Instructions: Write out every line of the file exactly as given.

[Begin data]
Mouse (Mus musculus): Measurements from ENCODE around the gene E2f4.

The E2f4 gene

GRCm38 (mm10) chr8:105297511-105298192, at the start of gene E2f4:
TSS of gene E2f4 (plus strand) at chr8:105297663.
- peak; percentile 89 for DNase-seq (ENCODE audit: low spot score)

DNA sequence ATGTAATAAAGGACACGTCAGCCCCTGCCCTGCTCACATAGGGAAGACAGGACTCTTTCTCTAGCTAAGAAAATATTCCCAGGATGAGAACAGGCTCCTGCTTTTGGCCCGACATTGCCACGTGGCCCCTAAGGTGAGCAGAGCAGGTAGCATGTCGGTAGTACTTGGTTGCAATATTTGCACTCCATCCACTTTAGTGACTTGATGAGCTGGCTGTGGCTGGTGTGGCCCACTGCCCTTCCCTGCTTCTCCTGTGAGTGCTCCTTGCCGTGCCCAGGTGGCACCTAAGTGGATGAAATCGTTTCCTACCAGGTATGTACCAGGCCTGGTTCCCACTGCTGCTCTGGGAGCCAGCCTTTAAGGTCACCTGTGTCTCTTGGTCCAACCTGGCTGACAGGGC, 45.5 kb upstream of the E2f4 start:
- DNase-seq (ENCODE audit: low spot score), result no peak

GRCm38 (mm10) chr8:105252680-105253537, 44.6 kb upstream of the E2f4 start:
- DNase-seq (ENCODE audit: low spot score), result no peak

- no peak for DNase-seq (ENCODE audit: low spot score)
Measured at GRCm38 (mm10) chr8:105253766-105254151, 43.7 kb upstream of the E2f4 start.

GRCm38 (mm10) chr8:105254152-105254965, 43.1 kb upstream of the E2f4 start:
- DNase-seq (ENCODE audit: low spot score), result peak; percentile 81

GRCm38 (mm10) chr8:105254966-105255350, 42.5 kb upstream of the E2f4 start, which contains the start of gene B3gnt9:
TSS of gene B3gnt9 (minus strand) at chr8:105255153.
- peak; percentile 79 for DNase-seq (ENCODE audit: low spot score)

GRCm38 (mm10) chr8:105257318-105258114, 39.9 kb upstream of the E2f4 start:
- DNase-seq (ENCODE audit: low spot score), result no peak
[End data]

Mouse (Mus musculus): Measurements from ENCODE around the gene E2f4.

The E2f4 gene

GRCm38 (mm10) chr8:105297511-105298192, at the start of gene E2f4:
TSS of gene E2f4 (plus strand) at chr8:105297663.
- peak; percentile 89 for DNase-seq (ENCODE audit: low spot score)

DNA sequence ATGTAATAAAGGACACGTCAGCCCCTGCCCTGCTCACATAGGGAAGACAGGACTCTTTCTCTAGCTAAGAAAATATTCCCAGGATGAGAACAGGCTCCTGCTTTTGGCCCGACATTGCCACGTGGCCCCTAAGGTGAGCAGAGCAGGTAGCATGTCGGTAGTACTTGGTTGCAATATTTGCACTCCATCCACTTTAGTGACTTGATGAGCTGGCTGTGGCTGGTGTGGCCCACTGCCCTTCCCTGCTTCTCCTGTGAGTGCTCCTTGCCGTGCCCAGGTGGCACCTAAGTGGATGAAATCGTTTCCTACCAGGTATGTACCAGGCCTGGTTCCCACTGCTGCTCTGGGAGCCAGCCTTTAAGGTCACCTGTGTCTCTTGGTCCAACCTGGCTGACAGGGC, 45.5 kb upstream of the E2f4 start:
- DNase-seq (ENCODE audit: low spot score), result no peak

GRCm38 (mm10) chr8:105252680-105253537, 44.6 kb upstream of the E2f4 start:
- DNase-seq (ENCODE audit: low spot score), result no peak

- no peak for DNase-seq (ENCODE audit: low spot score)
Measured at GRCm38 (mm10) chr8:105253766-105254151, 43.7 kb upstream of the E2f4 start.

GRCm38 (mm10) chr8:105254152-105254965, 43.1 kb upstream of the E2f4 start:
- DNase-seq (ENCODE audit: low spot score), result peak; percentile 81

GRCm38 (mm10) chr8:105254966-105255350, 42.5 kb upstream of the E2f4 start, which contains the start of gene B3gnt9:
TSS of gene B3gnt9 (minus strand) at chr8:105255153.
- peak; percentile 79 for DNase-seq (ENCODE audit: low spot score)

GRCm38 (mm10) chr8:105257318-105258114, 39.9 kb upstream of the E2f4 start:
- DNase-seq (ENCODE audit: low spot score), result no peak